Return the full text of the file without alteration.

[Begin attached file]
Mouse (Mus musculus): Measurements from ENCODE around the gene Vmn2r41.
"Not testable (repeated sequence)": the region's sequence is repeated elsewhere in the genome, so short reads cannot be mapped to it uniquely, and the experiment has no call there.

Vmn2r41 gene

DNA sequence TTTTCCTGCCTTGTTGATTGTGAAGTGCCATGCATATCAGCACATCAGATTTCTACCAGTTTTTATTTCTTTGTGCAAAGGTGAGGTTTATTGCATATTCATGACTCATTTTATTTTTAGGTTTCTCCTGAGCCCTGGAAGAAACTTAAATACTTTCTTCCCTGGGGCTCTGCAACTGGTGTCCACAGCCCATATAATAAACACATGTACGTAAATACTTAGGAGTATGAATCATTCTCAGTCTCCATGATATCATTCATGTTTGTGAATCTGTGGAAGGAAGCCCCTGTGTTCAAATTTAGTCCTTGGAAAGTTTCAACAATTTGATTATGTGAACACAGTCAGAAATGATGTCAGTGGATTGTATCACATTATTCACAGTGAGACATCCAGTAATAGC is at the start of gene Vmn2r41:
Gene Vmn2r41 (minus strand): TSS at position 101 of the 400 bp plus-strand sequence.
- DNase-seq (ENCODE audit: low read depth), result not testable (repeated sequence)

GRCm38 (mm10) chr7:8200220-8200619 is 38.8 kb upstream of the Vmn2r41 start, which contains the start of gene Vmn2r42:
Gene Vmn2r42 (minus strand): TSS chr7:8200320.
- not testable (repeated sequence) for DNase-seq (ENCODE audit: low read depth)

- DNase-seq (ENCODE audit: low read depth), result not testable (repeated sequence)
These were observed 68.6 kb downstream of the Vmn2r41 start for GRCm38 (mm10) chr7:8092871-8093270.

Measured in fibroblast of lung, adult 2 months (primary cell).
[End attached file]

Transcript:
Mouse (Mus musculus): Measurements from ENCODE around the gene Vmn2r41.
"Not testable (repeated sequence)": the region's sequence is repeated elsewhere in the genome, so short reads cannot be mapped to it uniquely, and the experiment has no call there.

Vmn2r41 gene

DNA sequence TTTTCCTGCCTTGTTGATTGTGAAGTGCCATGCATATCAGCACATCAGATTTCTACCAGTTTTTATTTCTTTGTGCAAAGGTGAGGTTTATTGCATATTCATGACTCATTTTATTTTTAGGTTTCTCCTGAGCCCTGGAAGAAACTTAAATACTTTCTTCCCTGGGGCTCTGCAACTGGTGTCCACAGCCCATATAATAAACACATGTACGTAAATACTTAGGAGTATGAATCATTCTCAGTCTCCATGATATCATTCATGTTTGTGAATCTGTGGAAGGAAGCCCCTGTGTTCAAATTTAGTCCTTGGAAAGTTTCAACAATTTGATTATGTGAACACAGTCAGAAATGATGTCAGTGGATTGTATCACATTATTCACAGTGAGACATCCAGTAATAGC is at the start of gene Vmn2r41:
Gene Vmn2r41 (minus strand): TSS at position 101 of the 400 bp plus-strand sequence.
- DNase-seq (ENCODE audit: low read depth), result not testable (repeated sequence)

GRCm38 (mm10) chr7:8200220-8200619 is 38.8 kb upstream of the Vmn2r41 start, which contains the start of gene Vmn2r42:
Gene Vmn2r42 (minus strand): TSS chr7:8200320.
- not testable (repeated sequence) for DNase-seq (ENCODE audit: low read depth)

- DNase-seq (ENCODE audit: low read depth), result not testable (repeated sequence)
These were observed 68.6 kb downstream of the Vmn2r41 start for GRCm38 (mm10) chr7:8092871-8093270.

Measured in fibroblast of lung, adult 2 months (primary cell).